Ten years ago pro-European protests began on Independence Square in Ukraine, marking the start of efforts by the Ukrainian people to achieve a free and democratic Ukraine. “Ten years ago we witnessed what happened here and we are still witnessing its repercussions,” said Defence Minister Boris Pistorius on a visit to Kyiv on Tuesday. For almost 21 months, Ukrainians have continued to fight for their freedom, but now against an external aggressor.
“Ukraine belongs in Europe and we are standing by its side”
“Ten years ago the Maidan became a symbol of freedom, democracy and sovereignty. We have not forgotten the courage of the Ukrainian people. Ukraine belongs in Europe and we are standing by its side,” said Federal Chancellor Olaf Scholz.
Federal Foreign Minister Annalena Baerbock said that “ten years ago we could already hear from the Maidan how strongly the heart of Ukraine was beating for Europe, borne up by courage and hope for a future in freedom. Back then Ukrainians decided to take the path towards Europe, and today we are walking that path together.”
Admiration for brave struggle
Defence Minister Pistorius said his visit expressed Germany’s “solidarity and deep friendship, but also our admiration for the brave, courageous struggle which took place here and involved heavy losses.” The Defence Minister pledged Germany’s ongoing support for Ukraine.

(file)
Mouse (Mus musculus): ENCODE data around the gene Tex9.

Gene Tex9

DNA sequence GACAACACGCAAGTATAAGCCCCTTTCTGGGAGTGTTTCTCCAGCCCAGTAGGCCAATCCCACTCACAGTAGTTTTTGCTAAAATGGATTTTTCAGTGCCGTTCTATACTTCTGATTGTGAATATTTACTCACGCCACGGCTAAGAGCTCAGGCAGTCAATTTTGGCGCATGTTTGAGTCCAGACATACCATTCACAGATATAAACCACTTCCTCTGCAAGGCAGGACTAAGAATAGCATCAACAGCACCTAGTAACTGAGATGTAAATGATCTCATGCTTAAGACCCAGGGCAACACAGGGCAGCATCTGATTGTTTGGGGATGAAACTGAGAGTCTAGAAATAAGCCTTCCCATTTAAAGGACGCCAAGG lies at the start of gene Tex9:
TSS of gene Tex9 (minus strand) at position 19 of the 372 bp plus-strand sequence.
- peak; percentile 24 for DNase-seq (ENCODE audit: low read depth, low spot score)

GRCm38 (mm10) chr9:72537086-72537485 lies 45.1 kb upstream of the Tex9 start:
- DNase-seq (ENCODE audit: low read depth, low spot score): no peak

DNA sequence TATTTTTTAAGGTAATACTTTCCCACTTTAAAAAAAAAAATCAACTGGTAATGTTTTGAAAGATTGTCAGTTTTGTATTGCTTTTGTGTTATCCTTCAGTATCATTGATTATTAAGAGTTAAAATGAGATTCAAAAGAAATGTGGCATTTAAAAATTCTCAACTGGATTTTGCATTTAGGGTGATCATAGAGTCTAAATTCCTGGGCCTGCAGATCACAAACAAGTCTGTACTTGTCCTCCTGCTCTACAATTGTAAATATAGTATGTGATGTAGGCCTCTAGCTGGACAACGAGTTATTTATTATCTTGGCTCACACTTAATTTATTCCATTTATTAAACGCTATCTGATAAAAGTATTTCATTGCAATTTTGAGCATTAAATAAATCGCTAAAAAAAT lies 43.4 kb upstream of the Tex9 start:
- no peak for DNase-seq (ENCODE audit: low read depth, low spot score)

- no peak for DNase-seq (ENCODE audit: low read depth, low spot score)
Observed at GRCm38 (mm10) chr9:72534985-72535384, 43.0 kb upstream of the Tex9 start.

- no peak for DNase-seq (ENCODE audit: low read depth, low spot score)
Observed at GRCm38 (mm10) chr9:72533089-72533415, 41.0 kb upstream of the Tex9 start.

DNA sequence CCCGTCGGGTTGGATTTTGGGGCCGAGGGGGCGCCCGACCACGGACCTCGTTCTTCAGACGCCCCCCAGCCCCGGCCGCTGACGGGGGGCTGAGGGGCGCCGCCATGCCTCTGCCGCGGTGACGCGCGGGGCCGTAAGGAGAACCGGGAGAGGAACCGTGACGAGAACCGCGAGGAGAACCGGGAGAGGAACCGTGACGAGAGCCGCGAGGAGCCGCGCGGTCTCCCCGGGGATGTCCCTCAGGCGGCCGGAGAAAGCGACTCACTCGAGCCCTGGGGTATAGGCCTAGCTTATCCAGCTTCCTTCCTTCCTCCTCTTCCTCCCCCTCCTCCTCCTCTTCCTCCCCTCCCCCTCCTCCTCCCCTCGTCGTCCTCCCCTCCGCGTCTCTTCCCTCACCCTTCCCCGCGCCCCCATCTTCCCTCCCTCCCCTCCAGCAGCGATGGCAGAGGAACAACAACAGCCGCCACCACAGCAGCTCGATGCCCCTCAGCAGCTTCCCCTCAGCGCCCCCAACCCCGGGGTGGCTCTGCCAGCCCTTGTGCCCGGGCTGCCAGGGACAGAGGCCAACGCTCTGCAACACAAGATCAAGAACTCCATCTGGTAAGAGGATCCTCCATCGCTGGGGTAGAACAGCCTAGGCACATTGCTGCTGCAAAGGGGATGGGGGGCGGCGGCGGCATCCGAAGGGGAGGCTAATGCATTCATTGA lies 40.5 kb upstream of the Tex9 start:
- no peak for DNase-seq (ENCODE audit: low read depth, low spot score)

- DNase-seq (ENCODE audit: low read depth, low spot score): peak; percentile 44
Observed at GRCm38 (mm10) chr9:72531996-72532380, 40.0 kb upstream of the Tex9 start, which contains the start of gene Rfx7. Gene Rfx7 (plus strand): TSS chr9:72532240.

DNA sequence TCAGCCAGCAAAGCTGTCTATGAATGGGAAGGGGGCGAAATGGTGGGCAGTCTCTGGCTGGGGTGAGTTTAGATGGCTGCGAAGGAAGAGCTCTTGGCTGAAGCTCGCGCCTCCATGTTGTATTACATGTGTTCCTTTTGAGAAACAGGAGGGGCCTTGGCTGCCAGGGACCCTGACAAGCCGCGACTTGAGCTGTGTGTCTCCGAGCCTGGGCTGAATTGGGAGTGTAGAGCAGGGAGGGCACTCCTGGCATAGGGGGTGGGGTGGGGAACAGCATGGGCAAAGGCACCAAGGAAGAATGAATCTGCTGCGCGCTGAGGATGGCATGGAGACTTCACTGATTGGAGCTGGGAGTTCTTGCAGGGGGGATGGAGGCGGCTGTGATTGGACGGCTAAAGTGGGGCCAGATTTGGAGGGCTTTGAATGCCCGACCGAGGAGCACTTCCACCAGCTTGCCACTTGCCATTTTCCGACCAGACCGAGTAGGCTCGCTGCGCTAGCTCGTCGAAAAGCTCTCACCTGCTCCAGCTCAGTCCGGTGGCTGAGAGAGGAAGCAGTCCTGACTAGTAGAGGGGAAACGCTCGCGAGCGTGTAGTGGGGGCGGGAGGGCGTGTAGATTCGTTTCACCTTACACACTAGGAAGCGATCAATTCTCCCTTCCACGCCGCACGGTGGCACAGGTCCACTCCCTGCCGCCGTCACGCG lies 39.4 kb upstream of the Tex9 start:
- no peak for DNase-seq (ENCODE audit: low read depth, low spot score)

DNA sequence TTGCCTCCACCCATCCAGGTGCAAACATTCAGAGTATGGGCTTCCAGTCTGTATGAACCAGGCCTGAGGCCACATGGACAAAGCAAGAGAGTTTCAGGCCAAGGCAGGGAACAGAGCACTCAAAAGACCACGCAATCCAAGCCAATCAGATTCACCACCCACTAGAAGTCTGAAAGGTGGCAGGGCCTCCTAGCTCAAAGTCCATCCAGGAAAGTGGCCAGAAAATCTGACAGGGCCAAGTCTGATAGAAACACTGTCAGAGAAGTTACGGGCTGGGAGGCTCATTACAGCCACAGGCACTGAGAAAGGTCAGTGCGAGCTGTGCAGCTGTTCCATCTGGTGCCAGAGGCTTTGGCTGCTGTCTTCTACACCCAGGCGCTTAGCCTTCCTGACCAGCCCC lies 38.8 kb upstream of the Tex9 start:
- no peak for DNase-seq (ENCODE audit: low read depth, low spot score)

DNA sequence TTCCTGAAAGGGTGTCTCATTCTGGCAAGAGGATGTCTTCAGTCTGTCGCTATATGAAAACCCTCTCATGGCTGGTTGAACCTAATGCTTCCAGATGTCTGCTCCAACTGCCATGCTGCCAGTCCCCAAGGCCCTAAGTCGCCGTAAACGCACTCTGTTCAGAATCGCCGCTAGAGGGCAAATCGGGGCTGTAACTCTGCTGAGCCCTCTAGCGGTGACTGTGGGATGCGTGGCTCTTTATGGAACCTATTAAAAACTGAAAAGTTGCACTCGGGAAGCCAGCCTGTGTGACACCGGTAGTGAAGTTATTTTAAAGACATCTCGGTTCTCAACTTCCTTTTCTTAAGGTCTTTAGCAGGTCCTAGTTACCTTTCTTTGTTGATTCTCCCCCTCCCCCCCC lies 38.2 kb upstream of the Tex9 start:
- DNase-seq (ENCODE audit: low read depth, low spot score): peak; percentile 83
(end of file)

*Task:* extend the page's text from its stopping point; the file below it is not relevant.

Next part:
Commitment to further military aid
On Pistorius’ second visit to Ukraine in his role as Defence Minister his talks with the Ukrainian Defence Minister Rustem Umerov focused on training Ukrainian troops and providing weapons to support the country. At the meeting Pistorius announced that Germany would provide an additional 1.3 billion euros in military aid, including the Iris T-SLM air defence system.
What happened on Maidan Square?
Ten years ago, on 21 November 2013, protests began on Kyiv’s Independence Square (Maidan Nezalezhnosti in Ukrainian), calling for the signing of a rapprochement agreement with the European Union. These were triggered by the Ukrainian government announcing that it did not intend to sign the planned association agreement with the European Union. Three months of at times violent protests led to the fall of the then Ukrainian president Viktor Yanukovych, who fled to Russia. Dozens of demonstrators and 17 police officers were shot. In response Russia occupied the Crimean peninsula in the spring of 2014 and annexed it shortly thereafter. Russia began its war of aggression against Ukraine in February 2022, which continues to this day.